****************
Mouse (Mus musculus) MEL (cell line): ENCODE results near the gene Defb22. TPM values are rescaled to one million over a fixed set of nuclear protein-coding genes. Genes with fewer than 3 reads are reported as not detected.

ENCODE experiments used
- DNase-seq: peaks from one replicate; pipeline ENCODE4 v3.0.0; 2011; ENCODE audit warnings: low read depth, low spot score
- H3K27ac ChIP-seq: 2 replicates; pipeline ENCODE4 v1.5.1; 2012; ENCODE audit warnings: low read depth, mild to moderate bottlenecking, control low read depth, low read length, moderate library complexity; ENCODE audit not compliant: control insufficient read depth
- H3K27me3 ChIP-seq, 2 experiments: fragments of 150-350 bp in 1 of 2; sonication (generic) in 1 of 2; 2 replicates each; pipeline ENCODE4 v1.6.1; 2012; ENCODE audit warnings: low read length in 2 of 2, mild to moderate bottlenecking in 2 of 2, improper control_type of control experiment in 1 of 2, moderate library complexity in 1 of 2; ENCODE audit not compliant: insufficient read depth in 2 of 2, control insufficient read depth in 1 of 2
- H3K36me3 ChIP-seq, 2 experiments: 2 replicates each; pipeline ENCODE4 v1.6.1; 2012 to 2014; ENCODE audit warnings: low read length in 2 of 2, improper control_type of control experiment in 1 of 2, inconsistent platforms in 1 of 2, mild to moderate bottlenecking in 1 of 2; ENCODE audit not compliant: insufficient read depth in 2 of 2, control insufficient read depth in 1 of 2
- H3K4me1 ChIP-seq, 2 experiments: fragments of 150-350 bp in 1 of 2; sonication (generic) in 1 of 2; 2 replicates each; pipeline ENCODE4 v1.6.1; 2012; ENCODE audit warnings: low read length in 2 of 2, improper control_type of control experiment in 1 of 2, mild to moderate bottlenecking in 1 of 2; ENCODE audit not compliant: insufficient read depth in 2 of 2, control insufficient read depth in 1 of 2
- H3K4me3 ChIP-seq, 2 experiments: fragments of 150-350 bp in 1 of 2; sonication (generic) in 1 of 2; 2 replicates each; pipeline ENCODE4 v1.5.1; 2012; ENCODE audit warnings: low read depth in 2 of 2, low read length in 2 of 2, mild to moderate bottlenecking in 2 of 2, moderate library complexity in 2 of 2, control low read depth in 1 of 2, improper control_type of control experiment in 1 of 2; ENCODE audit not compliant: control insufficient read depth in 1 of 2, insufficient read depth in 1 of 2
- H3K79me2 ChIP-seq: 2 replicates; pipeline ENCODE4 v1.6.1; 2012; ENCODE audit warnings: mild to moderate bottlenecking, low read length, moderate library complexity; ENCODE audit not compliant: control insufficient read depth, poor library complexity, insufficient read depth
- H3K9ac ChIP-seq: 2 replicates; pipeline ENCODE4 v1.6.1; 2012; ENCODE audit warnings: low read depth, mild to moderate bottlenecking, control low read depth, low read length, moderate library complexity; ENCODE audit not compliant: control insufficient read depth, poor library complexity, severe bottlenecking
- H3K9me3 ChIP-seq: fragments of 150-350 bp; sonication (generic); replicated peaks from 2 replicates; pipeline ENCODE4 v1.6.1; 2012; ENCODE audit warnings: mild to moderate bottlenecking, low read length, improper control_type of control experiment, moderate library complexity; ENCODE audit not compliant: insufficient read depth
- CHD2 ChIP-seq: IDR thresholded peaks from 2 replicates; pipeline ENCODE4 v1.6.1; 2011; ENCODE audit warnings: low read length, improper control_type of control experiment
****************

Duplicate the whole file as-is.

Mouse (Mus musculus) MEL (cell line): ENCODE results near the gene Defb22. TPM values are rescaled to one million over a fixed set of nuclear protein-coding genes. Genes with fewer than 3 reads are reported as not detected.

ENCODE experiments used
- DNase-seq: peaks from one replicate; pipeline ENCODE4 v3.0.0; 2011; ENCODE audit warnings: low read depth, low spot score
- H3K27ac ChIP-seq: 2 replicates; pipeline ENCODE4 v1.5.1; 2012; ENCODE audit warnings: low read depth, mild to moderate bottlenecking, control low read depth, low read length, moderate library complexity; ENCODE audit not compliant: control insufficient read depth
- H3K27me3 ChIP-seq, 2 experiments: fragments of 150-350 bp in 1 of 2; sonication (generic) in 1 of 2; 2 replicates each; pipeline ENCODE4 v1.6.1; 2012; ENCODE audit warnings: low read length in 2 of 2, mild to moderate bottlenecking in 2 of 2, improper control_type of control experiment in 1 of 2, moderate library complexity in 1 of 2; ENCODE audit not compliant: insufficient read depth in 2 of 2, control insufficient read depth in 1 of 2
- H3K36me3 ChIP-seq, 2 experiments: 2 replicates each; pipeline ENCODE4 v1.6.1; 2012 to 2014; ENCODE audit warnings: low read length in 2 of 2, improper control_type of control experiment in 1 of 2, inconsistent platforms in 1 of 2, mild to moderate bottlenecking in 1 of 2; ENCODE audit not compliant: insufficient read depth in 2 of 2, control insufficient read depth in 1 of 2
- H3K4me1 ChIP-seq, 2 experiments: fragments of 150-350 bp in 1 of 2; sonication (generic) in 1 of 2; 2 replicates each; pipeline ENCODE4 v1.6.1; 2012; ENCODE audit warnings: low read length in 2 of 2, improper control_type of control experiment in 1 of 2, mild to moderate bottlenecking in 1 of 2; ENCODE audit not compliant: insufficient read depth in 2 of 2, control insufficient read depth in 1 of 2
- H3K4me3 ChIP-seq, 2 experiments: fragments of 150-350 bp in 1 of 2; sonication (generic) in 1 of 2; 2 replicates each; pipeline ENCODE4 v1.5.1; 2012; ENCODE audit warnings: low read depth in 2 of 2, low read length in 2 of 2, mild to moderate bottlenecking in 2 of 2, moderate library complexity in 2 of 2, control low read depth in 1 of 2, improper control_type of control experiment in 1 of 2; ENCODE audit not compliant: control insufficient read depth in 1 of 2, insufficient read depth in 1 of 2
- H3K79me2 ChIP-seq: 2 replicates; pipeline ENCODE4 v1.6.1; 2012; ENCODE audit warnings: mild to moderate bottlenecking, low read length, moderate library complexity; ENCODE audit not compliant: control insufficient read depth, poor library complexity, insufficient read depth
- H3K9ac ChIP-seq: 2 replicates; pipeline ENCODE4 v1.6.1; 2012; ENCODE audit warnings: low read depth, mild to moderate bottlenecking, control low read depth, low read length, moderate library complexity; ENCODE audit not compliant: control insufficient read depth, poor library complexity, severe bottlenecking
- H3K9me3 ChIP-seq: fragments of 150-350 bp; sonication (generic); replicated peaks from 2 replicates; pipeline ENCODE4 v1.6.1; 2012; ENCODE audit warnings: mild to moderate bottlenecking, low read length, improper control_type of control experiment, moderate library complexity; ENCODE audit not compliant: insufficient read depth
- CHD2 ChIP-seq: IDR thresholded peaks from 2 replicates; pipeline ENCODE4 v1.6.1; 2011; ENCODE audit warnings: low read length, improper control_type of control experiment